Wood Trim and Accents

This is admittedly a large and varied category.  People are using corbels (76), plinth blocks (76), door headers (over 150 linear feet), column capitals, and pieces of wood appliqué.  It also includes all types of turned wood findings such as balusters (149), newel posts (8), columns (57), and furniture parts like chair spindles (145 chairs) and table legs.

Top left: An antique extra large corbel mounted on the wall becomes a plant stand at the Bachman’s Spring 2011 Ideas House and captured by Itsy Bits and Pieces.  Top center: Using some salvaged wood trim our customer Ms. Farnung created a lovely space to display her jewelry.  Top right: Decorative plinth blocks used to adorn the bottom corners of doorways where 2 types of trim meet.  Add a hook of your choosing and mount them to hang hats, necklaces, or dish towels like My Desert Cottage.  Bottom row: Matching corbels are used to support a shelf in the dining room at the Red Chandelier.   An unidentified but beautiful piece of salvaged wood repurposed as a table lamp by Meyer Interiors.

Mantels (33)

Pinterest viewers are not inundated with mantels as they may be doors or windows, but the end results are so beautiful and inspiring I feel they have earned a spot in the top ten.  These mantels are might be striped, sanded, painted, and/or stained.  Many live their new lives simply as restored mantels for real or imagined fireplaces, but often they are transformed into headboards, book shelves, or even a mirror frame.

Top left: upholstered mantel headboard by Rhonda at My Blue Creek Home.  Top right: shabby chic arched mantel headboard from a compilation at Country Design Home.  Middle right: mantel turned bookshelf found on Pinterest from an old Ebay link.  Bottom right: small mantel repurposed as a bathroom mirror frame at Neighbor’s Hill Bakery and Cafe in Arkansas (photo by Aunt Ruthie at Sugar Pie Farmhouse).  Bottom left: imagined fireplace vignette at Chateau Chic.

Shutters (224)

Both interior and exterior, shutters are used in a variety of household vignettes and projects.  Interior shutters are usually shorter and narrower.  These were more for privacy that for protection as large outdoor shutters were.  In case you’re interested, the most popular exterior shutter color is green if our inventory is any indication

Top row, left to right:  Gail Wilson at My Repurposed Life made this handy magazine rack with one wide interior shutter.  A tool caddy using 2 small interior shutters made by customer Gail Miller at a ReHouse workshop last year.  Four small interior shutters painted white and attached to form a box hangs from a chain and lights up the space (unknown source).  Bottom left: A lovely autumn vignette featuring a pair of shutters in another customer’s home.   Bottom right: I’ve seen many display shelves made with a shutter as the back but this one includes a light at the top and doubles as a hall tree with coat hooks (unknown source).

Furniture (1633)

At ReHouse our furniture sales are topped by cabinets of all types (1027).  Far below that come chairs (145) and tables (131) and then just drawers all by themselves.  Many DIYers are following the painted furniture trend which is sometimes covered by the repurposed umbrella.  Here I would like to show some amazing examples of furniture repurposed as some totally unexpected things.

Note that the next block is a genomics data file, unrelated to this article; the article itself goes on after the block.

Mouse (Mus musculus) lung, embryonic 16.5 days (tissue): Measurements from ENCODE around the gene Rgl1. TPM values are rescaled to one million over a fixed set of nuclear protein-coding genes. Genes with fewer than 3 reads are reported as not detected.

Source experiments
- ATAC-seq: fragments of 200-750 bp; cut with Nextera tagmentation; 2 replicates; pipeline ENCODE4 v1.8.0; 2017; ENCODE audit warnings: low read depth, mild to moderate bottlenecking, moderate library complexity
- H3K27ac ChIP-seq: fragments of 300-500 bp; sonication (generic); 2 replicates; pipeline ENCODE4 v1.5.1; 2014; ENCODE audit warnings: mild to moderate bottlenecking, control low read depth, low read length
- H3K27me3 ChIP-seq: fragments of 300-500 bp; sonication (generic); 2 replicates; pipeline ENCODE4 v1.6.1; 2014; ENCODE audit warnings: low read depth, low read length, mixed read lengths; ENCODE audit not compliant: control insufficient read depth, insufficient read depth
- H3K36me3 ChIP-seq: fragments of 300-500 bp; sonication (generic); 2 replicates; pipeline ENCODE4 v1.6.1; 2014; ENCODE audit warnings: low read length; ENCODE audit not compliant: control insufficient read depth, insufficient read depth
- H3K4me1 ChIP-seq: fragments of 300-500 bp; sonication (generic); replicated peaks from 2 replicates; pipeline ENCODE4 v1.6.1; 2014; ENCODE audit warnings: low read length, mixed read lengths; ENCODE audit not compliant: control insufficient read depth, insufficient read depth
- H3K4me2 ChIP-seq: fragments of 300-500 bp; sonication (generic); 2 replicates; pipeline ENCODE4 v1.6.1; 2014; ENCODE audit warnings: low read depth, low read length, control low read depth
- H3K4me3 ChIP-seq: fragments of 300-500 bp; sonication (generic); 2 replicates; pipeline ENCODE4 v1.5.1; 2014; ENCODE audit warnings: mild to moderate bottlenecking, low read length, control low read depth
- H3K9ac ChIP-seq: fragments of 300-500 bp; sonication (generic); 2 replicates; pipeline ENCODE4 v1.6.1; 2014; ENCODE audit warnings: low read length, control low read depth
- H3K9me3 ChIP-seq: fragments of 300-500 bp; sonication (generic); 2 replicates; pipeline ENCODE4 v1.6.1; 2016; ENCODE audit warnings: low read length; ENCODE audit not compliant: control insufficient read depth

Top right:  wooden head and foot boards become a sunny bench for one customer.  Center left:  a refrigerator on its back and covered in barn wood will now hold all the cold drinks for the party at another customer’s house.  Top right: dresser – drawers + wallpaper = dollhouse (unknown source).  Bottom left: another foot board with some shabby chic paint and a dozen small hooks can hold all your tea cups and saucers on the wall (link went to Hometalk). Bottom right: From Gypsy Barn this upright piano has been gutted and fitted with shelves and a drawer to be used as a dining room feature.

Lighting Globes & Shades (528)

Although we do sell the occasional fabric shade for lamps or sconces (24), most of the Globes & Shades (427) category consists of antique or vintage glass ones.  These come in every shape and size and fit all different lamps ceiling mount, chandeliers, pendants, table, wall, even under the cupboard and over the vanity.  They are available for indoors or outdoors, attic, basement, or garage.  I never knew there were so many! On top of that, individual chandelier crystals (101) make up a significant portion of all lighting related glass sales.

Top left: Use round glass globes as a mold for these trendy concrete spheres by following the tutorial by Steve & Kathy at The Garden Glove.  Top right: Search out ridged white globes, add a “stem” and create an autumn display that won’t rot before Halloween, Homeward Found Decor.  Bottom left:  Another great tutorial, this one from Addicted 2 Decorating, shows how to turn the classic school house globes into a succulent centerpiece.  Bottom center:  Two very different glass shades come together with some glass glue to become your new favorite cake plate worthy of the finest celebrations like these from DIY Homer.  Bottom right: Solar lights with a twist, this DIY project uses normal outdoor solar lights and glass shades from a common ceiling fan to light up Gail’s porch at My Repurposed Life.

Commercial

Ok, I hear you…”what kind of category is commercial?”  This may not be on the top ten for Pinterest posts.  It may not even be defined as architectural salvage at all, but this year ReHouse has sold over 700 square feet of bowling alley.  That’s right, bowling alley.  I’m taking a guess that the customers who purchased these 700 square feet are not installing a home bowling alley.  The other option?  They must be repurposing it.

Now 700 square feet is very heavy.  It requires commitment to salvage, commitment to purchase, and commitment to repurpose.  With all that commitment I shall add my own.  I commit to giving Bowling Alley its very own post within the next few weeks featuring only projects completed by ReHouse Customers.  If you haven’t sent photos of your bowling alley project yet, now would be a good time.